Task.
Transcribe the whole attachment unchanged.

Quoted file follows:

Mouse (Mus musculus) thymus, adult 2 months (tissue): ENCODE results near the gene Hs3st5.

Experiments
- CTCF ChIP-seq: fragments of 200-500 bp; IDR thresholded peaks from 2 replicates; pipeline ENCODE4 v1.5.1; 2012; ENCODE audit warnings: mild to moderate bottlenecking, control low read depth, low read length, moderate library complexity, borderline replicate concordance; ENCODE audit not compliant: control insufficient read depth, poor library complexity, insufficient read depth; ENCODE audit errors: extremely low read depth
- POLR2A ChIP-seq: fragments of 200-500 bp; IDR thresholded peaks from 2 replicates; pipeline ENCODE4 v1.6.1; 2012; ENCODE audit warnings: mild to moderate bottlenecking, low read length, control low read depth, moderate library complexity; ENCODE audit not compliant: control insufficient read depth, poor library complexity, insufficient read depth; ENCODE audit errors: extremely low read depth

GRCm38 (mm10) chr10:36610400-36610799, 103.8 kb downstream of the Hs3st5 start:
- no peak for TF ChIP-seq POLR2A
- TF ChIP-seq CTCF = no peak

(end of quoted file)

Mouse (Mus musculus) thymus, adult 2 months (tissue): ENCODE results near the gene Hs3st5.

Experiments
- CTCF ChIP-seq: fragments of 200-500 bp; IDR thresholded peaks from 2 replicates; pipeline ENCODE4 v1.5.1; 2012; ENCODE audit warnings: mild to moderate bottlenecking, control low read depth, low read length, moderate library complexity, borderline replicate concordance; ENCODE audit not compliant: control insufficient read depth, poor library complexity, insufficient read depth; ENCODE audit errors: extremely low read depth
- POLR2A ChIP-seq: fragments of 200-500 bp; IDR thresholded peaks from 2 replicates; pipeline ENCODE4 v1.6.1; 2012; ENCODE audit warnings: mild to moderate bottlenecking, low read length, control low read depth, moderate library complexity; ENCODE audit not compliant: control insufficient read depth, poor library complexity, insufficient read depth; ENCODE audit errors: extremely low read depth

GRCm38 (mm10) chr10:36610400-36610799, 103.8 kb downstream of the Hs3st5 start:
- no peak for TF ChIP-seq POLR2A
- TF ChIP-seq CTCF = no peak